The movie touches on Mantle's feeling about how he felt spurned by DiMaggio and how he just wanted to be Mickey Mantle the Yankee; that a rivalry was built for him that he neither felt nor wanted. In actuality, Mantle was the only Yankee, or perhaps only player to aspire to being DiMaggio. He could quite possibly be the best player who ever lived, but was never able to reach his full potential because of the combination of his excesses and injuries.

In his earlier years Mantle was the fastest player in the league getting from home to first (3.1 seconds), which accounted for his 153 career steals. In double figures between 1956 and 1961, Mantle struggled to steal any after 1962. He played most of his career in pain; much of it attributable to a major leg injury. Despite all the injuries, Mantle courageously brought himself to the field day after day, ending his career with a still-record 2,401 games played as a Yankee.

Mantle was also the greatest switch hitter who ever lived. Batting from both sides of the plate he not only hit 536 homers, but also batted .298 for his career. The sportswriters anticipated the homer race after the previous season, but Maris got off to a slow start, not hitting his first until the 11th game. Mantle by this time had five. Maris steadily gained until he passed Mantle on June 9, 18 homers to 16. The M&M Boys continued banging them out until on July 15th, the 86th game of the season, Maris' 35th put him 20 games ahead of Ruth's pace. Two days after came Frick's edict, which only seemed to bother Maris as far as having even more reporters hounding him.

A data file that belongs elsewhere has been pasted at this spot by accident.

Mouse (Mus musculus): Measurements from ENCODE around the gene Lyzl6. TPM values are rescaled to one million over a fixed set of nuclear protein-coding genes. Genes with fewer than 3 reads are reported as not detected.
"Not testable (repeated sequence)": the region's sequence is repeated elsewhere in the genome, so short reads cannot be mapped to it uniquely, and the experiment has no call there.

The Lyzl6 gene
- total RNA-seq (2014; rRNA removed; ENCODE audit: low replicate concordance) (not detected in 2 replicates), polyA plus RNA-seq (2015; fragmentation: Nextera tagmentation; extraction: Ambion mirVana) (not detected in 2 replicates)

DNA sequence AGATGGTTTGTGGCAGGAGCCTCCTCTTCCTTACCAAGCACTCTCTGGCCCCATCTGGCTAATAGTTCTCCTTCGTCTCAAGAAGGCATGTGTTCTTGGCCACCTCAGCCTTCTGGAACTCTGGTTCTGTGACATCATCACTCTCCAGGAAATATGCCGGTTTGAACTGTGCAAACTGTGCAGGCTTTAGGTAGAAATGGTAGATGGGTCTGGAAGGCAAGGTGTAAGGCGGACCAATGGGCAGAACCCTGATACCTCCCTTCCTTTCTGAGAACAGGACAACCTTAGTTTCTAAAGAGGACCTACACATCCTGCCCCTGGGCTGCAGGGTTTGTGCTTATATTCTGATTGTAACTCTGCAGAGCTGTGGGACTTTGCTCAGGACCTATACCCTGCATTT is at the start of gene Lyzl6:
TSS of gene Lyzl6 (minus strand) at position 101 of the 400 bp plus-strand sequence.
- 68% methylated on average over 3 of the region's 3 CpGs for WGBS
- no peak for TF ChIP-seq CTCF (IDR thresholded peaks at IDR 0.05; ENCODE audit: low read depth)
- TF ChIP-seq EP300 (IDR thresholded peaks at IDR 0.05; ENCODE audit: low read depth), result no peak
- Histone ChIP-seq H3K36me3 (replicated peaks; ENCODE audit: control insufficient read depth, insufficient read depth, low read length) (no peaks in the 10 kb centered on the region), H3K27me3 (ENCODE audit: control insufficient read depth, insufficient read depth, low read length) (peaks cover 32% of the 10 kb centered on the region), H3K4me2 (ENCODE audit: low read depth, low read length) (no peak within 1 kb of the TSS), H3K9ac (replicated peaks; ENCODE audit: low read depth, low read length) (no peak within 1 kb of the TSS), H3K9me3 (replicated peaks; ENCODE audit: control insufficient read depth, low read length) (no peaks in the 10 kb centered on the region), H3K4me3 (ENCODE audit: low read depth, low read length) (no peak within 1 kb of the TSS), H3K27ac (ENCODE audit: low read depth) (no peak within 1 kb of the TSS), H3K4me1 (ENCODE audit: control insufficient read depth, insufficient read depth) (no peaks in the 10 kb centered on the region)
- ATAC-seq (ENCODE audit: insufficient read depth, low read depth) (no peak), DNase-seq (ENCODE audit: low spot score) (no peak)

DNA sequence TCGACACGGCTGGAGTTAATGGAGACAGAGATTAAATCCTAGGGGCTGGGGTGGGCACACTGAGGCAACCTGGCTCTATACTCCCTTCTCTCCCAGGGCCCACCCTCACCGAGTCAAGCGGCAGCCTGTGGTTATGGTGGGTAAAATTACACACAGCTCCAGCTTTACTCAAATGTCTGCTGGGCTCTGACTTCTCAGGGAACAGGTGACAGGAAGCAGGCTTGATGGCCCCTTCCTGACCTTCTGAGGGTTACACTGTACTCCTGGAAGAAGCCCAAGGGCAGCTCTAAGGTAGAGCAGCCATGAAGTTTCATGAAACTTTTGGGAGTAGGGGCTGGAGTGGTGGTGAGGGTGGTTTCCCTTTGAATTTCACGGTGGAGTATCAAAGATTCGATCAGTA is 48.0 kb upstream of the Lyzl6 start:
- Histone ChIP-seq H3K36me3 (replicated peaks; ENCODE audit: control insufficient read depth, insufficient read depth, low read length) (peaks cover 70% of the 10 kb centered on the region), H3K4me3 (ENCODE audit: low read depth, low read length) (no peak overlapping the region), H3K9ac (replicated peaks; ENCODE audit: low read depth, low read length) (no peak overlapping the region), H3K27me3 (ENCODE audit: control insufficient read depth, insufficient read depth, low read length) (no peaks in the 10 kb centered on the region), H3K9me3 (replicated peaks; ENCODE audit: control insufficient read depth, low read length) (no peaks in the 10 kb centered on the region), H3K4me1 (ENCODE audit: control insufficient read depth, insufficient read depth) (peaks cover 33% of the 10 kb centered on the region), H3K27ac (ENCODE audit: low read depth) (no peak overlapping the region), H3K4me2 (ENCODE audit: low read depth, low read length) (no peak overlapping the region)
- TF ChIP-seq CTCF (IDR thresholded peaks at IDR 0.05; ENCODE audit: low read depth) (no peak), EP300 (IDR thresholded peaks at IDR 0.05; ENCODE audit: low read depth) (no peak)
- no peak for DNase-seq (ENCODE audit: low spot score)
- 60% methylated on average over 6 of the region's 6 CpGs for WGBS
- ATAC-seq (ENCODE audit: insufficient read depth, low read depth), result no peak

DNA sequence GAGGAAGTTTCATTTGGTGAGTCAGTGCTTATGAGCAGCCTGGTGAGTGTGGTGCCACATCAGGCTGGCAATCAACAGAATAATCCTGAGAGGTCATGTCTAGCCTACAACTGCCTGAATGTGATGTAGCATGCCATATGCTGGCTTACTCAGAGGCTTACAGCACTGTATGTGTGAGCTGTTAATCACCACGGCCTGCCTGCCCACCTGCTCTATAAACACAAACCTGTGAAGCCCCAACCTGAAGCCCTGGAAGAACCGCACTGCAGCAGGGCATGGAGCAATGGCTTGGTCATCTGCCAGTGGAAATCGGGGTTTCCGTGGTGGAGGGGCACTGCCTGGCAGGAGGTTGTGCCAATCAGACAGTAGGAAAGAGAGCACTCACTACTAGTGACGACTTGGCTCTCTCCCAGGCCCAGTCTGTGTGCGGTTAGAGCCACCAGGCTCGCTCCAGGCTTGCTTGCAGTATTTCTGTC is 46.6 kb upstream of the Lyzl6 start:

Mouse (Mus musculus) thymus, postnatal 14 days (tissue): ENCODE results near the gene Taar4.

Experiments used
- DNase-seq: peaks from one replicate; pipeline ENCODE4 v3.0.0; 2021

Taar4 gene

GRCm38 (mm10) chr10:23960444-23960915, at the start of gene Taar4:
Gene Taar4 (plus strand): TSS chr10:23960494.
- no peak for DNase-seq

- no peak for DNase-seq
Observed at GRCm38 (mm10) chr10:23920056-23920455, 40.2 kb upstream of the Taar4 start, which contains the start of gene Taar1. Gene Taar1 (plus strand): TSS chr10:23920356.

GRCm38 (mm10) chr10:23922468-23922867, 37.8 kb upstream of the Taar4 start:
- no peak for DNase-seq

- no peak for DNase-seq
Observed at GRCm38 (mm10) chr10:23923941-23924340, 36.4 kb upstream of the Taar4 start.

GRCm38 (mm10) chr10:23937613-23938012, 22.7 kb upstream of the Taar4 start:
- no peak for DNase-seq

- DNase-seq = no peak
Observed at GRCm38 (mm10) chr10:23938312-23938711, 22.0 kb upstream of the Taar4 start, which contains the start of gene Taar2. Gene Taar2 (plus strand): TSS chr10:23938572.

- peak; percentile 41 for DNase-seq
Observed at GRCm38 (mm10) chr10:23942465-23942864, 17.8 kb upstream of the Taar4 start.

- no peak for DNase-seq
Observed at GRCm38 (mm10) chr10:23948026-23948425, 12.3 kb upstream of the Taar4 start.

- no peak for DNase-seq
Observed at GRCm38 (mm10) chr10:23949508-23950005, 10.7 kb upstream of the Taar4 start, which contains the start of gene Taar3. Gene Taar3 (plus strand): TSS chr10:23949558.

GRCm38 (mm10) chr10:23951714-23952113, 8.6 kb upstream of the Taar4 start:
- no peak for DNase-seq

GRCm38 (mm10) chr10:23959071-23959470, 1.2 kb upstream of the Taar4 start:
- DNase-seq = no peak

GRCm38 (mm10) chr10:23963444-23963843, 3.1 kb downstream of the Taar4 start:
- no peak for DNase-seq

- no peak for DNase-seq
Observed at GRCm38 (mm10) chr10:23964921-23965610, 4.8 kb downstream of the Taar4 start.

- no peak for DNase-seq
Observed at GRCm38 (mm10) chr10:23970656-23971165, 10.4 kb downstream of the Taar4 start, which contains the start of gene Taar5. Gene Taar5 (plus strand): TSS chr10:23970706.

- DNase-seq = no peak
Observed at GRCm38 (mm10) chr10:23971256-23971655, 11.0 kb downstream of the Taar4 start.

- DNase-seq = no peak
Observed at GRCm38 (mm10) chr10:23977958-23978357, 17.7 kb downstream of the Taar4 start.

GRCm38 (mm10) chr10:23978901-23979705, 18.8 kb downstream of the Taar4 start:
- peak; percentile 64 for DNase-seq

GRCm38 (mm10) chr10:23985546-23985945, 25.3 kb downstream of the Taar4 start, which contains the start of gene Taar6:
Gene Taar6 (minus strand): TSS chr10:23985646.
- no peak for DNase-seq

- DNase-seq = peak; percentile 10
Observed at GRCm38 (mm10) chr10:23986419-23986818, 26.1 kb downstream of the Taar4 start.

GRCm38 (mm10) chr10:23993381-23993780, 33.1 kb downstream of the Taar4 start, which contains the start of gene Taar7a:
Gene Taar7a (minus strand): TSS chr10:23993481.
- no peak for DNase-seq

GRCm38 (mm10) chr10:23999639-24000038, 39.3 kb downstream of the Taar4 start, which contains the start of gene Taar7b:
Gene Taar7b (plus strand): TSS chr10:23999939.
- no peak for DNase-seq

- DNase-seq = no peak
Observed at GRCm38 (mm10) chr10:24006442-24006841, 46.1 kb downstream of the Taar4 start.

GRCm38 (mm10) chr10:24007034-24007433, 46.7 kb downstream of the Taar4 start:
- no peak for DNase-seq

The movie points out well the frustration and Catch-22 Maris felt - if he didn't go for homers he was giving up on the record, and if he went for them, then he was giving up on his team. One of the movie's most poignant lines comes during the chase when a reporter asks him why he was focusing so much on the record and he replied "I'm not focusing on the record, you guys are." The stress heaped on him got to Maris. His hair started falling out, he got even more withdrawn, if that was possible. He started snapping at the press. But he kept hitting homers. Unlike the Babe, who hit them in clumps, Maris produced a steady diet of round trippers. Only five times did he hit more than one in a game, but never more than two. He hit his 59th in game 54, but try as he might, he couldn't break the record that day.

As it turned out, Maris was dealing with his own curse of the Bambino. Without the Babe there would be no icon to tamper with, no reporters following him home and no hair falling out. And though he had to wait until the 158th and 162nd games to get the last two, both coming at Yankee Stadium, were swipes at the ghost - the first against Baltimore, Ruth's home town and the second against the Red Sox, whose trade allowed Babe to set the record in the first place.